Clockwise from top left: Summer of Soul, Gimme Shelter, The Beatles: Get Back, Amazing Grace, Moonage Daydream, Wattstax. Photograph: Observer Design
For our festival-averse film critic, movies about concerts and musicians are essential viewing – and he believes we are living through a golden age for the form
Reviewing Summer of Soul in the Observer New Review last year, I suggested that it might be “the best concert film ever made”. Since then, I’ve rewatched the movie umpteen times and come to the conclusion that it’s actually my favourite pop music documentary of all time. That should tell you two things about my obviously very personal list of great pop docs: first, that concert movies and rock docs are both part of the same generic continuum, interwoven and often inseparable; second, that although many of the most celebrated examples of the genre hail from the 60s and 70s, I believe we are living through a golden age of pop music docs.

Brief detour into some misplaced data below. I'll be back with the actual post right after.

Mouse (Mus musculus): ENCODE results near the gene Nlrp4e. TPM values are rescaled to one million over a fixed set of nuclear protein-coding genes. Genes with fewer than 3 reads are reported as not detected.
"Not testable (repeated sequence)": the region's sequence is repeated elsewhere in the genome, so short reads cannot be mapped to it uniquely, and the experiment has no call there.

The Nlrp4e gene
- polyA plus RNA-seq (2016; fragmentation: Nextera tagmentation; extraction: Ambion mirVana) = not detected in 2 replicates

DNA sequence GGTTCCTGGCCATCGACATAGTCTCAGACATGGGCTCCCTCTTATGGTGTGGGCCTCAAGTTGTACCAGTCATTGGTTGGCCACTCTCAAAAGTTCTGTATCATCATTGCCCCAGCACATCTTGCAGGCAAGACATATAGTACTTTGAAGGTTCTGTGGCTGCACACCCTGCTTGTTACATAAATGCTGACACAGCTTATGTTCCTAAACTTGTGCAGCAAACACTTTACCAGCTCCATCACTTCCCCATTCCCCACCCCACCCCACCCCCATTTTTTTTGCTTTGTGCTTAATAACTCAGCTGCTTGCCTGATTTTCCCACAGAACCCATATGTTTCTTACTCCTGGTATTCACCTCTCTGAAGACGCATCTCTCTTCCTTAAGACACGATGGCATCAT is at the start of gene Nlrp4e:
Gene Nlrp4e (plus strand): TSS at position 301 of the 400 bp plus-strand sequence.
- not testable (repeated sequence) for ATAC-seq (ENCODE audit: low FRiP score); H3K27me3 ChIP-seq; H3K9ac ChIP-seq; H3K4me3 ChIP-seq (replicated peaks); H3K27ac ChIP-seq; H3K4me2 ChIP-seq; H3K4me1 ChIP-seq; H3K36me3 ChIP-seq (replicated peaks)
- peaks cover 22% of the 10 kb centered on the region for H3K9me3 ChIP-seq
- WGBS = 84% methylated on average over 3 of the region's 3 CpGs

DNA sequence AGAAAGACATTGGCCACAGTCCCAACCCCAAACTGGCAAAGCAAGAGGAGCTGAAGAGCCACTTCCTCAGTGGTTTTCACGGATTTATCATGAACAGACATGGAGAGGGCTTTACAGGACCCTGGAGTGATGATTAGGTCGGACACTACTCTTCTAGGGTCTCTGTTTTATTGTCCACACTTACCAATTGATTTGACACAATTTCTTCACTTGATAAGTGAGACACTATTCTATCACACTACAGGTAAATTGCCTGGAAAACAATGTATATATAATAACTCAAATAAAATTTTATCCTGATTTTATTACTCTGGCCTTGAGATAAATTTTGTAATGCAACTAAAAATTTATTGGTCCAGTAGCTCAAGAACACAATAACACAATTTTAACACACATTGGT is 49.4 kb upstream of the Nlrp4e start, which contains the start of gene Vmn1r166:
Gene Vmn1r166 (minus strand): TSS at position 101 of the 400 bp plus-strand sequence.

A cursory glance at my list will reveal that several of my highest ranking entries are from the recent past. Yet in the case of films such as Summer of Soul, Amazing Grace and The Beatles: Get Back, they are also archival works that revisit material originally generated for previous film and TV projects many decades ago. Just as Peter Jackson’s The Beatles: Get Back embraced the medium of long-form television to counterbalance the fraught air of the 1970 cinema release Let It Be, so Amazing Grace used modern technology to rescue previously unsalvageable footage of Aretha Franklin that Sydney Pollack shot for an abandoned feature in the early 70s. As for Summer of Soul, it’s a perfect combination of cultural archaeology and forward-looking celebration.